Guyton Mundy didn’t care much for line dancing, so he decided to spice it up with a little hip hop.
Today, the Florida dance instructor teaches his hip hop line dancing throughout the world.
“It’s huge in Europe and England,” Mundy said. “They consider it like ballroom dancing almost, they’re so competitive. They do it every day.”
Mundy brings hip hop line dancing to the Black Hills Dance Festival May 4-6 in Rapid City. During the festival, Mundy will teach two of the local dance teams as well as beginner classes.
Mundy got his first taste of dance growing up in North Carolina, mainly in clubs. He eventually moved to Florida and, in 1993, won a position as a dancer for Walt Disney World.
As a Disney dancer, Mundy performed at live shows, parades and for television. About five years ago, Mundy was invited by a club patron to teach hip hop classes in England.
While overseas, he got his first real taste of line dancing.
Mundy admits that, initially, he wasn’t much interested in the traditional line dance style of dance, but the experience got him to thinking about hip hop’s potential.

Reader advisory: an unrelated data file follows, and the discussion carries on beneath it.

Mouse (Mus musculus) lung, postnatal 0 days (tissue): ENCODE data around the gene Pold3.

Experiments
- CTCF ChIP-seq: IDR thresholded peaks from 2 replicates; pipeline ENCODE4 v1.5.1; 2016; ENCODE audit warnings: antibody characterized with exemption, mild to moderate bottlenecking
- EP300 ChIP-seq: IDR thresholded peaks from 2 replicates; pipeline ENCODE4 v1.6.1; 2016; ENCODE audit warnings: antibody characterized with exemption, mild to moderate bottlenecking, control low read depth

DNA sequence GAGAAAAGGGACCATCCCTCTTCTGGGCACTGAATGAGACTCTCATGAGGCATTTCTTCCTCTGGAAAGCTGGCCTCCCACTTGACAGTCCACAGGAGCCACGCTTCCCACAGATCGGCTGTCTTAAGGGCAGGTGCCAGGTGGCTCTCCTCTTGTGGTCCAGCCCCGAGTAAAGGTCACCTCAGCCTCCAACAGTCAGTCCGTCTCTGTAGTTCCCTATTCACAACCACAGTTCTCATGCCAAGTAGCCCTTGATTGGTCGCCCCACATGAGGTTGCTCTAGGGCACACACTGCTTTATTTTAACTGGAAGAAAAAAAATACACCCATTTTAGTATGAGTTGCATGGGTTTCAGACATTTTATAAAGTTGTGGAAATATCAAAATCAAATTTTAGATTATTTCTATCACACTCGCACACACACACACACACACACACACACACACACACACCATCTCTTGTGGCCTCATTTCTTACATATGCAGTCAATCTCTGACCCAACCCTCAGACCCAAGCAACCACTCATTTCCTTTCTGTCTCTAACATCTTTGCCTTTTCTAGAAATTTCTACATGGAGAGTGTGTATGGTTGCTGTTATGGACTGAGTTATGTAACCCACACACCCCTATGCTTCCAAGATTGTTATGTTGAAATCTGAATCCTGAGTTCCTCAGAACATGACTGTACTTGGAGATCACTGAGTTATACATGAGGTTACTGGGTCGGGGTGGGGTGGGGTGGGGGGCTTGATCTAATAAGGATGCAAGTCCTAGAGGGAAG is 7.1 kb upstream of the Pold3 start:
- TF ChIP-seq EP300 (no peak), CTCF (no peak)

“I decided to choreograph some stuff and that’s where it really took off,” he said.
From the start, people embraced the idea of hip hop moves in a line dancing format. “People just really went ‘Wow,’” he said. “Especially the younger kids … people look at it a certain way. A lot of kids don’t want to get into just a shuffle step. They want something more challenging.”
Mundy’s hip hop line dancing incorporates elaborate arm movements, body styling and even floor work.
For less experienced dancers, hip hop line dancing might be the perfect fit, Mundy said. The group aspect of line dancing gives everyone a safety net of sorts.
“It’s like going to a big party with all your friends,” Mundy said. “If somebody isn’t secure in their dancing … line dancing is a great way for them to get out there and dance and not feel uncomfortable and feel like everyone is watching them.”
Contact Lynn Taylor Rick at 394-8414 or firstname.lastname@example.org.